Can we trust health claims on food?
Do you trust claims like, ‘this green tea is good for blood pressure’ when you’re shopping? Or how about, ‘contains calcium for stronger bones?’ If you do, maybe you should think twice before buying from now on.
Why? Under the EU’s regulation, the European Food Safety Authority (EFSA) has to scientifically assess health claims like these to see if they can be substantiated. It gives its opinion on whether the claim can be backed up by science or not.
Its judgements then go to the European Commission and Member States to decide whether they can be included on an official list allowing them to be put on food. Effectively, unsubstantiated claims are banned and true ones are allowed.
Yes, it’s a rather longwinded procedure, but ultimately it means we should be able to trust what we see on food labels.
Where’s the scientific evidence?
Yesterday, it was announced that EFSA will continue to publish opinions in batches when they have finished analysing them, but the European Commission will not start the process to turn these opinions into law until next summer.
That means, unless you’re extremely informed and search through EFSA’s database of rejected claims, there’s a big chance you’ll buy a product with a health claim that just isn’t backed up with proper evidence. And I mean a big chance – so far, an incredible 80% of the health claims assessed have been rejected.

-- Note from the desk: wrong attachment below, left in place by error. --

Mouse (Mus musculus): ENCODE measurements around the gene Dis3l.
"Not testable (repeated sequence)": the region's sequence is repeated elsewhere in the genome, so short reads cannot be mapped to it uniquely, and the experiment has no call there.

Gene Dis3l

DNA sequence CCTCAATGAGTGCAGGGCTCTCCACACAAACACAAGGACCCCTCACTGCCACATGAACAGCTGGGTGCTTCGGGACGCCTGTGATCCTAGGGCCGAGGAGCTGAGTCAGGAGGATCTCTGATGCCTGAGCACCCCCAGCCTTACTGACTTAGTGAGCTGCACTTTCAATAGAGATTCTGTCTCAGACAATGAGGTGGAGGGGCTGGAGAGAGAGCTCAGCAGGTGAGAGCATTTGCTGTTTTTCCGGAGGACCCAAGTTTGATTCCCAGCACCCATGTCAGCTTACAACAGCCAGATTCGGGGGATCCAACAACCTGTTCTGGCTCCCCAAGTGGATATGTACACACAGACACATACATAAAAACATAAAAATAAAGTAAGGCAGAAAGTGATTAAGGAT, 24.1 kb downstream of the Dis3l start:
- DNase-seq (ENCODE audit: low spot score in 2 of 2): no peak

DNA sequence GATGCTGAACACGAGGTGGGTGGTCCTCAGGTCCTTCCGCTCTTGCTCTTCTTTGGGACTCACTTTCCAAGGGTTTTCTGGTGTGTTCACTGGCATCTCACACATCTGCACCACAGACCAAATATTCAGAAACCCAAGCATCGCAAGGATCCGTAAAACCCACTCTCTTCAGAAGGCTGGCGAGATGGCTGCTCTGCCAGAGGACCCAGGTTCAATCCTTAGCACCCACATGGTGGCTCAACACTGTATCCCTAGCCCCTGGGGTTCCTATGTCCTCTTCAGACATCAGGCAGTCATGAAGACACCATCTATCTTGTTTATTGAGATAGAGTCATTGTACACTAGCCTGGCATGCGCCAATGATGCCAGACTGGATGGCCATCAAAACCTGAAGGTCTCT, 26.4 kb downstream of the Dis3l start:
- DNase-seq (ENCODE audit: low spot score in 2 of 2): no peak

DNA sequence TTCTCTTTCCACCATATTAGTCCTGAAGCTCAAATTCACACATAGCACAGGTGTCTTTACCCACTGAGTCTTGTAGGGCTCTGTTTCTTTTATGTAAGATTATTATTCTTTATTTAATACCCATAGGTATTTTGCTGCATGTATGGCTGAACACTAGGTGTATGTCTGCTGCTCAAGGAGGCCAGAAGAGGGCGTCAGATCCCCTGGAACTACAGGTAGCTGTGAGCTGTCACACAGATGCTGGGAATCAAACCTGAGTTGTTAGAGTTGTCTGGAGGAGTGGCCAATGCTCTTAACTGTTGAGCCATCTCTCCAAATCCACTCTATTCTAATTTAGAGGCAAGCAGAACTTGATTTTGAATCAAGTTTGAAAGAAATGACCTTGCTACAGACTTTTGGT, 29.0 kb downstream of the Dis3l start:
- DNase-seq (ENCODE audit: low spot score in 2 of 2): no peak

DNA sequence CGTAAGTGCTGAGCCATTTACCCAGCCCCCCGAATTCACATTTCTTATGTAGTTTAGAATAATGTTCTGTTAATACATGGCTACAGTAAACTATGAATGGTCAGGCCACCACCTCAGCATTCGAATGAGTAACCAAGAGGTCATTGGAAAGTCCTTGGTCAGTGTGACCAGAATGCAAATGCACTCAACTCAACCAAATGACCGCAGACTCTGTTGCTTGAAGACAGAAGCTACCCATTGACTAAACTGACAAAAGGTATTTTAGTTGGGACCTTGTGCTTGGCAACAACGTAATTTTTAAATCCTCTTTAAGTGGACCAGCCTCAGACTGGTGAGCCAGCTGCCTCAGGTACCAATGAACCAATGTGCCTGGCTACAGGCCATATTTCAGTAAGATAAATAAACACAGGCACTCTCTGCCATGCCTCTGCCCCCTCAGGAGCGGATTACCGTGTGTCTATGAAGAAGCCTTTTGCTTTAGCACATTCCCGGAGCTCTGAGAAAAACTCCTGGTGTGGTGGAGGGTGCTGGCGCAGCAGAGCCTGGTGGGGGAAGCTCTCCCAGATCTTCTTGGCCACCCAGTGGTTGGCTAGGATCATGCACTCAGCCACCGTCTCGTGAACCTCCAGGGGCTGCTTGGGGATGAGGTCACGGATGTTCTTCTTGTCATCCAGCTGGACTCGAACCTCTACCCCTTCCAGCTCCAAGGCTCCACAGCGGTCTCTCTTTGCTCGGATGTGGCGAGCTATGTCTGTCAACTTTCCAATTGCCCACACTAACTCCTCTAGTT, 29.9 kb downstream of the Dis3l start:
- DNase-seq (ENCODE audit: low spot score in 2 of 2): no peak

No time to trust claims
So, you could end up paying a little bit extra for a product you think is good for you. Meanwhile, the EC, member states and other experts are walking around knowing this claim has not been proved. Does this make you as livid as I am?
Certain parts of the food industry are definitely in agreement with me and have been lobbying hard in Europe. We hope the more responsible ones will take any claims off the market if they haven’t made it through the scientific assessment.
We say: Consumers are being taken for a ride, needlessly paying a premium on the basis of health claims on food that have no scientific evidence to back them up. This new timetable simply gives irresponsible companies another nine months to confuse consumers, who will still be left with no idea about which health claims they can trust.
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